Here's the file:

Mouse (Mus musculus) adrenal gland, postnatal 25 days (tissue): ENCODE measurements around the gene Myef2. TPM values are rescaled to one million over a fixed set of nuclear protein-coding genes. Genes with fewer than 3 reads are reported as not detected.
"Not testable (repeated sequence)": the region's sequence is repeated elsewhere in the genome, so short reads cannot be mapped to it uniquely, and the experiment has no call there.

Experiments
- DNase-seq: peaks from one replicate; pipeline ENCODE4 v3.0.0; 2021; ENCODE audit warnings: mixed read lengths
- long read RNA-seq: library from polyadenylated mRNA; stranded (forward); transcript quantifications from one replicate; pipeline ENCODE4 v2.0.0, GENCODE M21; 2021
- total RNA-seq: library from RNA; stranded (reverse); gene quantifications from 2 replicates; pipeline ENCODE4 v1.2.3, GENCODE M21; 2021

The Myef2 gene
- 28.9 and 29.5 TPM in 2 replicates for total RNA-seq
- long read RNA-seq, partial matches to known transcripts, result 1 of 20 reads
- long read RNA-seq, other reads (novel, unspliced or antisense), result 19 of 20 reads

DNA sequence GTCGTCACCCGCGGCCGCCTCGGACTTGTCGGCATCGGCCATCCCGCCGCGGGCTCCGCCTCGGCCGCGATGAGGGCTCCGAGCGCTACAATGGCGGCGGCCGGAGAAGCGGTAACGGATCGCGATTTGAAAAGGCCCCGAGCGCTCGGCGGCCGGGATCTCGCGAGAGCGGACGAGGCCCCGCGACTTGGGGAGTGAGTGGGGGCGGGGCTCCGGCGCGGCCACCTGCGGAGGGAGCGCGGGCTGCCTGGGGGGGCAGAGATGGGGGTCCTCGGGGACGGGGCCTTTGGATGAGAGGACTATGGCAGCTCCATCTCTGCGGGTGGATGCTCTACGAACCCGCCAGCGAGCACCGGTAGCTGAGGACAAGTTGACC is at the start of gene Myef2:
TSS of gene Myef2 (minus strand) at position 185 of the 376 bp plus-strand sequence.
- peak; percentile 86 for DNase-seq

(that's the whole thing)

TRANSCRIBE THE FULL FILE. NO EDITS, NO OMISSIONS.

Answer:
Mouse (Mus musculus) adrenal gland, postnatal 25 days (tissue): ENCODE measurements around the gene Myef2. TPM values are rescaled to one million over a fixed set of nuclear protein-coding genes. Genes with fewer than 3 reads are reported as not detected.
"Not testable (repeated sequence)": the region's sequence is repeated elsewhere in the genome, so short reads cannot be mapped to it uniquely, and the experiment has no call there.

Experiments
- DNase-seq: peaks from one replicate; pipeline ENCODE4 v3.0.0; 2021; ENCODE audit warnings: mixed read lengths
- long read RNA-seq: library from polyadenylated mRNA; stranded (forward); transcript quantifications from one replicate; pipeline ENCODE4 v2.0.0, GENCODE M21; 2021
- total RNA-seq: library from RNA; stranded (reverse); gene quantifications from 2 replicates; pipeline ENCODE4 v1.2.3, GENCODE M21; 2021

The Myef2 gene
- 28.9 and 29.5 TPM in 2 replicates for total RNA-seq
- long read RNA-seq, partial matches to known transcripts, result 1 of 20 reads
- long read RNA-seq, other reads (novel, unspliced or antisense), result 19 of 20 reads

DNA sequence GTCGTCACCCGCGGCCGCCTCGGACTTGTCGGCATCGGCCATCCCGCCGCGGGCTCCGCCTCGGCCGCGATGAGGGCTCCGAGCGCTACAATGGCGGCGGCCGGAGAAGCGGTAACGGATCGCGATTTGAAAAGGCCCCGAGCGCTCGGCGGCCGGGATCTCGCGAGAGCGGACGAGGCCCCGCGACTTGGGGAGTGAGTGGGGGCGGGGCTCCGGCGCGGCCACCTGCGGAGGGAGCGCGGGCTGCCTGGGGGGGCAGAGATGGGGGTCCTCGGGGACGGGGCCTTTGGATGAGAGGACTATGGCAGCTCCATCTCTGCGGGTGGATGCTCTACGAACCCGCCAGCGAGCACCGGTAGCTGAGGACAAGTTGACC is at the start of gene Myef2:
TSS of gene Myef2 (minus strand) at position 185 of the 376 bp plus-strand sequence.
- peak; percentile 86 for DNase-seq